Calhoun County founded in 1856, is a county located in the U.S. state of West Virginia. As of the 2010 census, the population was 7,627.  Its county seat is Grantsville. Calhoun County is named for South Carolina politician John C. Calhoun.
Calhoun County is home to five public parks, The Upper West Fork Park in Chloe on West Virginia Route 16, which offers free rough camping, camping hook ups for $5 a night, and free bluegrass music on summer Saturdays. The West Fork Park in Arnoldsburg on U.S. Route 33 hosts the annual Molasses Festival, offers camping and has a walking trail. Mt. Zion Park on West Virginia Route 16 hosts the annual Ox Roast. Calhoun County Park on West Virginia Route 16 includes hiking and bicycle trails, and is home to Heritage Village, historic buildings moved to the location then renovated to period history and includes a one room school house, and an old store. Wayne Underwood Park in Grantsville is the county's newest park, and includes a paved walking trail, a pavilion, and picnic tables.
Calhoun is home to the annual Ramp Festival in April, the West Virginia Wood Festival in June, the Bluegrass Festival in May, another Bluegrass Festival in August, the West Virginia Molasses Festival in September, and Octoberfest Celebration. Also, the Hometown Country Christmas Craft show is sponsored by and held in the county court house the first week of December.
The Hur Herald is an online newspaper that features reporting on local issues and commentary from editors and community members. The website features an extensive collection of contemporary and historical local photographs.
Calhoun is also home to Heartwood in the Hills, a school for the creative arts. Heartwood Students perform twice a year, at the annual Wood Festival Parade, and during the December Celebration, held the second weekend of December.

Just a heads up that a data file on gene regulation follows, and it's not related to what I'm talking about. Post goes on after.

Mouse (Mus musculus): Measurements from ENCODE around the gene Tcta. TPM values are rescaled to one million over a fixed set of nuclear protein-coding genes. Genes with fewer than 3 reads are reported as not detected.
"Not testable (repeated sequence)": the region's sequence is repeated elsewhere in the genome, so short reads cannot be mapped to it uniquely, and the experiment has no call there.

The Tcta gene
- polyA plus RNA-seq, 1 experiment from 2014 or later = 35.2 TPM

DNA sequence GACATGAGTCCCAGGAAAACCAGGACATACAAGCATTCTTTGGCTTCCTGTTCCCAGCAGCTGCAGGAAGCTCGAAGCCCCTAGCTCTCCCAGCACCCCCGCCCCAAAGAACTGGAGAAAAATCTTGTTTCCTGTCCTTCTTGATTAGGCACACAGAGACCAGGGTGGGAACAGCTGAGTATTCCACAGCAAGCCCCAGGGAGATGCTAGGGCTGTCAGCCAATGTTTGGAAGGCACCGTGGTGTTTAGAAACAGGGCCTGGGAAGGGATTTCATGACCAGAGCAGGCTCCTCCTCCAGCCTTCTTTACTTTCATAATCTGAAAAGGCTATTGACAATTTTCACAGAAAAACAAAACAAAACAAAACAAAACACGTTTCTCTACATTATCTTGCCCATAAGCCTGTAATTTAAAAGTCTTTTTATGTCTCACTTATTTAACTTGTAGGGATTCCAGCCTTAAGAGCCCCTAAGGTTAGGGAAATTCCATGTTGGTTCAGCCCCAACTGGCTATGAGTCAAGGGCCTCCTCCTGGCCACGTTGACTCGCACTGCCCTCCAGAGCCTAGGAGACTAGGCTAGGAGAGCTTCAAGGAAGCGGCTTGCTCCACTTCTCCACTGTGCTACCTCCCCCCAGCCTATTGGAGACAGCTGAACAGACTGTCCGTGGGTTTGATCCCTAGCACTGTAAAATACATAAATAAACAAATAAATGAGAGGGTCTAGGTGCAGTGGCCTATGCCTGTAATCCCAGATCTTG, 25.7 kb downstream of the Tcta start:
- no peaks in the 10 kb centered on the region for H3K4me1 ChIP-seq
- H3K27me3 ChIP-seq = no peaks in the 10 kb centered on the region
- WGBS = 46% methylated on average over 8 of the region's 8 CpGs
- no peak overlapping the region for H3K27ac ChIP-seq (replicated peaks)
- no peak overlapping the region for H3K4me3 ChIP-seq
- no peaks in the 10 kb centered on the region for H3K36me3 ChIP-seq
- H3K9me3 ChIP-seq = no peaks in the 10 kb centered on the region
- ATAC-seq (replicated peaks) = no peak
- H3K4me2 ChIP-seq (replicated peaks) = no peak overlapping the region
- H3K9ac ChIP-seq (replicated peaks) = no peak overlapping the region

The local hospital is Minnie Hamilton Health Systems Inc., and there are two branches of the Calhoun County Committee on Aging, which serves senior citizens in the area.
The area is also served by the Little Kanawha Bus Company, with routes traveling to neighboring Gilmer and Roane Counties weekly. There is only one traffic light in the entire county - a flashing caution light at the intersection of Routes 5 and 16 in Grantsville.
Calhoun County is home to one of the last 500 drive-in theaters in the nation, Mt. Zion Drive In. Calhoun also has one of the largest genealogy collections in the state, housed at Calhoun County Library. The library is also home to the "West Virginia Room" which includes books on West Virginia and by West Virginians.
Transcription of Hardesty's Calhoun County History as typed by Linda Fluharty Cunningham: http://www.wvgenweb.org/calhoun/hardhis.htm
This book was also transcribed by Norma Knotts Shaffer and published by the Calhoun County Chronicle Newspaper.
Links to Calhoun County Web Sites
West Virginia Vital Records Search Online http://www.wvculture.org/vrr/va_select.aspx This is not an index; it is the actual images online. This is not complete but the site is working to add more counties and images as they have time. Informative article about this Vital Research Records Project http://www.wvculture.org/vrr/vrrhandout.html
Calhoun County West Virginia GenWeb: http://www.wvgenweb.org/calhoun/index.htm. This excellent site has many transcribed vital records; census, marriages, births, obits, bios etc.
Source:Weaver, Bob. Hur Herald, http://www.hurherald.com/ an online newspaper published from a wide spot in the road called Hur. This site has many searchable photos, obits, deaths, old stories transcribed from very early Calhoun Chronicle newspaper. A really neat site!--Janiejac 13:40, 19 January 2008 (EST)